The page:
Psychology of Change HEAD
1st Aug 2019
3 Min Read

The psychology of change

Lindsay Kohler
Lindsay Kohler
Culture & Change

We all want to change something. Admit it. Who doesn’t dream of learning a new language, paying off your debts, or running a marathon? Well, maybe not the latter for everyone, but you get the drift. And change is great; it shakes up the status quo and often challenges you to think, act and live in new and exciting ways.

Change is also a vital component of a living, breathing, evolving business. No successful company ever sat on its laurels. But change can be as tough as it is rewarding. Luckily, we can make implementing and embedding change a whole lot easier.

How? By understanding the psychology behind it. Let’s get straight with the basic factors behind successfully adopting changes In a nutshell, we change behaviour when it is easy, when we are motivated, and when we feel something.

Remember your own attempts to change: like that time you vowed to start exercising every day without fail. Maybe you did the first day, and possibly even the second, but by the third, with motivation failing in light of the pouring rain, you hit snooze and got an extra 30 minutes sleep instead. We’ve all been there. Once the initial enthusiasm fades (and it inevitably does) we end up relying on willpower and self-control, and many scientists believe those to be finite resources.

So if science is against us, how do we stick to our guns? We cut out the middleman. Aristotle, a pretty clever chap as it turns out, said this: “We are what we repeatedly do. Excellence, therefore, is not an act, but a habit.” Take that willpower; it’s over to habits.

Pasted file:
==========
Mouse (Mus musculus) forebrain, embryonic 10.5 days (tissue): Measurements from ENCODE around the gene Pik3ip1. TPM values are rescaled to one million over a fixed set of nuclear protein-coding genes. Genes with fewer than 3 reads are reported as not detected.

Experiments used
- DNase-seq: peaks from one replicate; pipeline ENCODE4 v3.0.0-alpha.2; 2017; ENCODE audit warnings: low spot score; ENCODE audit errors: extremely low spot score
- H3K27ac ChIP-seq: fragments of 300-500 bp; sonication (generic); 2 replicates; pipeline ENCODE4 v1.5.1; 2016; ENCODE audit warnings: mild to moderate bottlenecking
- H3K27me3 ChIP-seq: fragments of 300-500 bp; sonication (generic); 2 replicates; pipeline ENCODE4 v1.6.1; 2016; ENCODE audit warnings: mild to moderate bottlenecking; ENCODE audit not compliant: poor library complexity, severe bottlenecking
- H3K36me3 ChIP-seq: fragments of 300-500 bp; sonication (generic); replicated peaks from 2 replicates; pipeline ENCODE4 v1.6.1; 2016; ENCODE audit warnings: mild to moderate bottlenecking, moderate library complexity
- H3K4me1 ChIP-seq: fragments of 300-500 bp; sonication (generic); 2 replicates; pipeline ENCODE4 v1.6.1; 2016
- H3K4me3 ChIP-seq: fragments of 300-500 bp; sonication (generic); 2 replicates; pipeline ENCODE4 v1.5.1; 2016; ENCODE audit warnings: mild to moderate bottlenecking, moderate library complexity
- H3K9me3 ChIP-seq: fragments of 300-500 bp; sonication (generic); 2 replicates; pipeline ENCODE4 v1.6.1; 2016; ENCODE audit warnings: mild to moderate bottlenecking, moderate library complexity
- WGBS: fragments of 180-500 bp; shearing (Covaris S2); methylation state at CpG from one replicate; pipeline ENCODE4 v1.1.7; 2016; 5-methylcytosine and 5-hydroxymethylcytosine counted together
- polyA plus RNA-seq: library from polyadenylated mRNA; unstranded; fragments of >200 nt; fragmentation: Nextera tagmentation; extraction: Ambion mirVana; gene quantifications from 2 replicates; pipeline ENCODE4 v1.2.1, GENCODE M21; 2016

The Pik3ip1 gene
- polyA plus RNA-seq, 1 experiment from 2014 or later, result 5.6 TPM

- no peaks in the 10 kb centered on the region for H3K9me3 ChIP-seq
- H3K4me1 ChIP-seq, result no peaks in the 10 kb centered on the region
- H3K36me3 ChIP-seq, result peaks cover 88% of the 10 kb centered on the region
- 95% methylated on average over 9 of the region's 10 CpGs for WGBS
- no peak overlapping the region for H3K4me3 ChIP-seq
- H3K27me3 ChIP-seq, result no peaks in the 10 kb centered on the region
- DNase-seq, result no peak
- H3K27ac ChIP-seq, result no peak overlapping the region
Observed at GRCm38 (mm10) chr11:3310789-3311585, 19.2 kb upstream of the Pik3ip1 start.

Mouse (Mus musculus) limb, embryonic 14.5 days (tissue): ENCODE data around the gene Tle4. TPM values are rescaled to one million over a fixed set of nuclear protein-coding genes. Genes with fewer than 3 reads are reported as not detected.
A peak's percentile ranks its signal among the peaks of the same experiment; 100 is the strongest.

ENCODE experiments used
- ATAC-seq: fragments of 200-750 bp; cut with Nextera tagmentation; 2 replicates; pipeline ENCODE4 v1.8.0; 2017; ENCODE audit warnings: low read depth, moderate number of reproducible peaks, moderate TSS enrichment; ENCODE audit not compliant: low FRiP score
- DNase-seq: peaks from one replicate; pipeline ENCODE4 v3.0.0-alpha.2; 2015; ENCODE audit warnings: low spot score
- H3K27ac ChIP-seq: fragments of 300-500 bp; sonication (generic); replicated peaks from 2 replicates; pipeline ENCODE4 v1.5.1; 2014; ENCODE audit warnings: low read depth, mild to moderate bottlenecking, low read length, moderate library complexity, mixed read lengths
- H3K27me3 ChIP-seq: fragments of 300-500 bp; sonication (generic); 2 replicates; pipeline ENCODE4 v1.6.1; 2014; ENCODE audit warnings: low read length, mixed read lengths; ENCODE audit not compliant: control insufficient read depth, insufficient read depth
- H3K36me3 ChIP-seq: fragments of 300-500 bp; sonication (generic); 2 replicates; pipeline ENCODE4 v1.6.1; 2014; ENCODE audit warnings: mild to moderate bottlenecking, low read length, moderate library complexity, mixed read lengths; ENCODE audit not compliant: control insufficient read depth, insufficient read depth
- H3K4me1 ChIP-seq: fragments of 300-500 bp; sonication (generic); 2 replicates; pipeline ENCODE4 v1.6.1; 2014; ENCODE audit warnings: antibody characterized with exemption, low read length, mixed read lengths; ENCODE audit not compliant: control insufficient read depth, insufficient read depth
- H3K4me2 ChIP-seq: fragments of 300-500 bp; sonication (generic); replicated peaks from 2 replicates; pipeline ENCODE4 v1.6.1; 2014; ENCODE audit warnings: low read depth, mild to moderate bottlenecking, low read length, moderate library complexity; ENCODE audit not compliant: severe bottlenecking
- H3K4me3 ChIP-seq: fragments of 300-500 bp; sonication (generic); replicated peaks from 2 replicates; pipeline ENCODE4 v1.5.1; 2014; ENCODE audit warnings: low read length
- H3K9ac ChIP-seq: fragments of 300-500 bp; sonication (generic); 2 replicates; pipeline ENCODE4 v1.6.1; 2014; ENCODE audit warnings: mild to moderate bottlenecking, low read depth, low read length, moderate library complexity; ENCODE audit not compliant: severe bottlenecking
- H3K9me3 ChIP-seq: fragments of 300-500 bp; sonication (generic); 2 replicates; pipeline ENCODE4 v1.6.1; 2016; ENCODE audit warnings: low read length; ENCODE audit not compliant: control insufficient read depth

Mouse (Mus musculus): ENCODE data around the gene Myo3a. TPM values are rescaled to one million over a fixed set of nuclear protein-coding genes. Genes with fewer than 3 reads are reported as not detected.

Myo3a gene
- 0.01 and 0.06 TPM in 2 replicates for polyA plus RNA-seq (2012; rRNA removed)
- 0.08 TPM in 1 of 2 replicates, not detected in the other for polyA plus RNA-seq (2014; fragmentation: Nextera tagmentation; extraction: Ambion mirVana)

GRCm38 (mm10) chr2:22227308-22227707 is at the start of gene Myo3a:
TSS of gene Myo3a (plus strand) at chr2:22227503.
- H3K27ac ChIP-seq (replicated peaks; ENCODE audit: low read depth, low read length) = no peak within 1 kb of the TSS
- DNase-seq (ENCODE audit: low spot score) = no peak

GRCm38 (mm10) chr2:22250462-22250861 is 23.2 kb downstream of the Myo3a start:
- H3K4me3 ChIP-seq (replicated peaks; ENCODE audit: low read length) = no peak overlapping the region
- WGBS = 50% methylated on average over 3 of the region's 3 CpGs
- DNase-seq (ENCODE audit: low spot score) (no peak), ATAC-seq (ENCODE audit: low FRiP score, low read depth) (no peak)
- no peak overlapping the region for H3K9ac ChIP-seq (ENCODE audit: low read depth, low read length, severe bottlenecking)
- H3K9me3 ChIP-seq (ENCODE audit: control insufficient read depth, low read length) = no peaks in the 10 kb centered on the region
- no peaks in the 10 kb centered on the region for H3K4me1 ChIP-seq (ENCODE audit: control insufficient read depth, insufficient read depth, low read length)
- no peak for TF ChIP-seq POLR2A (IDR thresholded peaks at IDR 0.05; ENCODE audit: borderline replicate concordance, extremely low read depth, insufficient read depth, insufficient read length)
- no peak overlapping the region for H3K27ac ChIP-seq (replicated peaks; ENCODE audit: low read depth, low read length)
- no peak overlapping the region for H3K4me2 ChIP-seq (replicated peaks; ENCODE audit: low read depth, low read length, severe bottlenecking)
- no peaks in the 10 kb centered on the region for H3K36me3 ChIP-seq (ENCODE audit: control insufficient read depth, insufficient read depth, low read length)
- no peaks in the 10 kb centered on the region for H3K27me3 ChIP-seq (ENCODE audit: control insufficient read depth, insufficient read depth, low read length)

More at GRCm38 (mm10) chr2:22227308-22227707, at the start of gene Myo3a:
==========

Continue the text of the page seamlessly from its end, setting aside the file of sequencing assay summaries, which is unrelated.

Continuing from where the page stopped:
A habit is something you can do without even thinking about it. If one part of change is making it easier, then not thinking about it – going on autopilot – is a good start. So how do you form that habit?

First, start small. It can even be unrelated to your larger goal. The idea here is to prove to yourself that you’re capable of sustaining an action over a long period of time. For example, before I was ready to tackle exercising regularly, I started with something simple—like making the bed every day.

Second, identify the barriers that keep you from your goal, and make sure any solution you come up with takes those into account. That’s a large part of making things easier, as well. When it came to exercise, I realized I wouldn’t sacrifice sleep or a social life so the class had to have lots of available timeslots; I was really lazy so I needed to be in a class to make sure I worked hard; and it was too easy to make a last minute decision to skip so I needed some skin in the game - a fee if I didn’t show up,

If this is a personal habit you want to form, chances are you’re already motivated to achieve it. But if this is an organizational habit, you’re going to have to bring your people along. How? By communicating a clear and compelling vision. Articulate where you want to go in a way that resonates with employees. One of my favourite examples of this is from Dan and Chip Health’s wonderful book Switch. In it, they describe how a teacher wanted to motivate her students to achieve better reading and math scores. But that’s not what she communicated to her students. She instead said: “By the end of this year, you’re going to be third graders!” See the difference?

We’re your experts in change communications. Get in touch to find out how we can help you successfully make a change and embed your new habits.

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